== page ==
PROPERTY FROM A EUROPEAN PRIVATE COLLECTOR
signed: F. MESSER. SCHMIT. and inscribed SCHENKIVCZ ME GENUIT. TIRNAVIA PINGUIS ALEBAT. BUDA TENET. VULTUS ARS HABE ISTA MEOS. 1782 (Schenkvicz begot me. Fertile Tirnavia nurtured me. Buda keeps me. This work of art bears my facial features. 1782)
Messerschmidt's bust of the famous Hungarian historian, Martin Georg Kovachich, is the sculptor's last known work.
Aged only 47 when he died, Messerschmidt's artistic creativity and innovation were undiminished at his untimely death. The portrait of Kovachich is intensely modern in its sharp articulation of the physigionomny and meticulous in the treatment of the Hungarian costume and hair. It incorporates all the precision of observation which make Messerschmidt's character heads so engaging.
Messerschmidt made Kovachich's portrait from sittings during a visit to Bratislava in 1782. Kovachich wrote to the sculptor on 1st May 1783 extolling his artistic virtues and expressing his appreciation by sending gifts, including a half cask of red wine and Spanish tobacco. By then the bust was installed in Kovachich's study in Buda. His letter goes on to discuss his regret at not being able to have had his portrait cast in bronze and wishes that he could acquire other works by him but confessed to a lack of funds. That bust was sold by S. Berger to the Hungarian Portrait Gallery in 1896 from where it entered the Museum of Fine Arts in 1943.
Messerschmidt's bust of Martin Georg Kovachich must count as one of the most important portraits of the Enlightenment. As the current Neue Gallery catalogue notes 'with its simple, objectively described clothing, stiff wig, and the lengthy mottos chosen with pedantic erudition, the bust depicts the historian from Buda as the prototypical Josephinian representative of the Enlightenment. The rigid, austere portrait with its simplified form has thus also become a monument of its epoch'.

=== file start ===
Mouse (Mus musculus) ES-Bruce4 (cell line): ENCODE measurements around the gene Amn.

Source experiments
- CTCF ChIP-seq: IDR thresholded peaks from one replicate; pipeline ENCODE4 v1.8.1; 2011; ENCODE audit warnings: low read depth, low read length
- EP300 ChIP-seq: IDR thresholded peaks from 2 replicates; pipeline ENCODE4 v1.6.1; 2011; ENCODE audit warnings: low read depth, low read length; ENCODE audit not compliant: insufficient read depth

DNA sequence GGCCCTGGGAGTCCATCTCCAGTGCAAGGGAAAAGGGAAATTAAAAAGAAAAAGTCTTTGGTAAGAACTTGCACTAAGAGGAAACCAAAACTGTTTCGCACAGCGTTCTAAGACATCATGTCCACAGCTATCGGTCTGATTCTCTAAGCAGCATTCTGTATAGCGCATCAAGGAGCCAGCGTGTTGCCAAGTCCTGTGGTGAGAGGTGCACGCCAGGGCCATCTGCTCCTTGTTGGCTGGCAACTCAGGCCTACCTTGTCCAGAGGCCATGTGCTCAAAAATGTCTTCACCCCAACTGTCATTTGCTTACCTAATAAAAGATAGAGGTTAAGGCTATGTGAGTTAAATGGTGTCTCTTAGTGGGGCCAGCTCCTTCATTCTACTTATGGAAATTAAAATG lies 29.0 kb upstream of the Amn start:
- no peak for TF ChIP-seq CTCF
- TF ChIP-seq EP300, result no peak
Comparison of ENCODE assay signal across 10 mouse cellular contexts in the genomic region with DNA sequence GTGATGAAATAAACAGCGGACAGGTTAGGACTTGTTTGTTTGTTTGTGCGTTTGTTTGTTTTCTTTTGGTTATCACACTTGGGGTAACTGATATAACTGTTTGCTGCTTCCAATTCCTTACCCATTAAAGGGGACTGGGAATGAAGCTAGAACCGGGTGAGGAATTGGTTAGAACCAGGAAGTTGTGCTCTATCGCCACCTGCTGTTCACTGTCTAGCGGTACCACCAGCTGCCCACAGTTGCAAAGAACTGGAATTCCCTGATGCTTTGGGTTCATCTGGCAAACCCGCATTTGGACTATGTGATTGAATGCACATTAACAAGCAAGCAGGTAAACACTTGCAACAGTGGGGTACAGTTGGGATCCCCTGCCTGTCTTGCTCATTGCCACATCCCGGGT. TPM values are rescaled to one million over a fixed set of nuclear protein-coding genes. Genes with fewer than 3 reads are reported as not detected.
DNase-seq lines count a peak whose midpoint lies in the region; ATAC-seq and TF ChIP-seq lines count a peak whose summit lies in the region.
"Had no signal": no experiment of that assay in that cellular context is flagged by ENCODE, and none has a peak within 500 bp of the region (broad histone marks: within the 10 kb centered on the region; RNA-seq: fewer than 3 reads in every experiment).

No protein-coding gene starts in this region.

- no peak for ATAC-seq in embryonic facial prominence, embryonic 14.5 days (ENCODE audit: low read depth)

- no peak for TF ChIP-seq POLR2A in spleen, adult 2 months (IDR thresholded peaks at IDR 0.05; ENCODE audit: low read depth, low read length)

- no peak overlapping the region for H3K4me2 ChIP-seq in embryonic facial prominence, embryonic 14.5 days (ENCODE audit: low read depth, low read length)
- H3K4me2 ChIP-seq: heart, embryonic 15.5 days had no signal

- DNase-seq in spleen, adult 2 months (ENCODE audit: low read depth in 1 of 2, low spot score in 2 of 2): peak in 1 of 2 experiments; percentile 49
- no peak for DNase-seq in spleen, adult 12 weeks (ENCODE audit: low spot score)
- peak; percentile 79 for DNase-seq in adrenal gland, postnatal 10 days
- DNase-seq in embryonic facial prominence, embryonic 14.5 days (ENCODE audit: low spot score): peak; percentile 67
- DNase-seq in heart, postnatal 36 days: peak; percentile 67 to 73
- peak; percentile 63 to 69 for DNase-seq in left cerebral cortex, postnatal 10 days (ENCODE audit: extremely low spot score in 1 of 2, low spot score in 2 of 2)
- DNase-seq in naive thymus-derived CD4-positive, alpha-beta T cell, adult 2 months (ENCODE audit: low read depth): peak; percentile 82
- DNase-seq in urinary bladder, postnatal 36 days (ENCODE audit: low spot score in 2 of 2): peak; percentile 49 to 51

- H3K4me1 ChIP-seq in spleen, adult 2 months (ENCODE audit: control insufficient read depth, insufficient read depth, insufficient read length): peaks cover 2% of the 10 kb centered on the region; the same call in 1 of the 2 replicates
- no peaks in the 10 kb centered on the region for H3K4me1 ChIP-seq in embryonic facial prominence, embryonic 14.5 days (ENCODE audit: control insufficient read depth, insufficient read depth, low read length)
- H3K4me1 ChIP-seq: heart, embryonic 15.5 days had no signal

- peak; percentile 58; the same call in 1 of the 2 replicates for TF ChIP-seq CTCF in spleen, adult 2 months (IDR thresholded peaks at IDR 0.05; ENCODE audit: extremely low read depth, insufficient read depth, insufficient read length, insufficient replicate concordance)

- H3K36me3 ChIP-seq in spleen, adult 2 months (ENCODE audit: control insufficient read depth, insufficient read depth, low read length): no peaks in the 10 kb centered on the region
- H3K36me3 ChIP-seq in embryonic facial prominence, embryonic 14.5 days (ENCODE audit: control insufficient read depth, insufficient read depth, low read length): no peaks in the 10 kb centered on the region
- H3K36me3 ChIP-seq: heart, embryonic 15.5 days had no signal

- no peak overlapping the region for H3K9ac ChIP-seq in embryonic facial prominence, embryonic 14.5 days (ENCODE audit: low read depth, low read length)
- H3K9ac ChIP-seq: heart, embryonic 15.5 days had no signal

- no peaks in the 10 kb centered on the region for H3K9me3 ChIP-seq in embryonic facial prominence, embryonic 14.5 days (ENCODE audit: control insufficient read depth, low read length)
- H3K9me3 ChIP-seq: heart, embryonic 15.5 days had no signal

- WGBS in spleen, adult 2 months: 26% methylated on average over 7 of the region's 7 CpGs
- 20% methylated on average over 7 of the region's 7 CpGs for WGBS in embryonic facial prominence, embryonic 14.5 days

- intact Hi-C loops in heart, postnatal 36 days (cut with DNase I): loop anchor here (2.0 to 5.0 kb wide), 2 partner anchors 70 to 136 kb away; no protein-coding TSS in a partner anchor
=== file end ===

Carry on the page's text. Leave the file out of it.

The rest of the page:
The present bust is made of a lead-tin alloy which is consistent with other works by Messerschmidt and the casting appears to be consistent with an late 18th century date. The hair, eyebrows and costume are chased and finished to a very high degree. However, the form of the signature and inscription is inconsistent with the Budapest bust of Kovachich and the other inscriptions which may indicate a later date of manufacture. It is interesting to note that two character heads that fall outside the numbered group (Palazzo Coronini Cronberg, Gorizia, inv. nos. 796-7) -which were part of a group of late busts sold from Messerschmidt's estate between 1783 and 1793 by his brother- are thought to have later signatures (op.cit. Pötzl and Scherf, p. 189-90).
M. Pötzl-Malikova, Franz Xaver Messerschmidt, Munich, 1982, pp. 239-240, no. 63; M. Krapf (ed.), Franz Xaver Messerschmidt, Ostfildern-Ruit, 2003, pp.214-215, no. 62; M. Pötzl-Malikova and G. Scherf (eds.), Franz Xaver Messerschmidt 1736-1783: From Neoclassicism to Expressionism, exh. cat. Neue Galerie and Muséee du Louvre, New York/ Paris, 2010, pp. 92-95, no. 7
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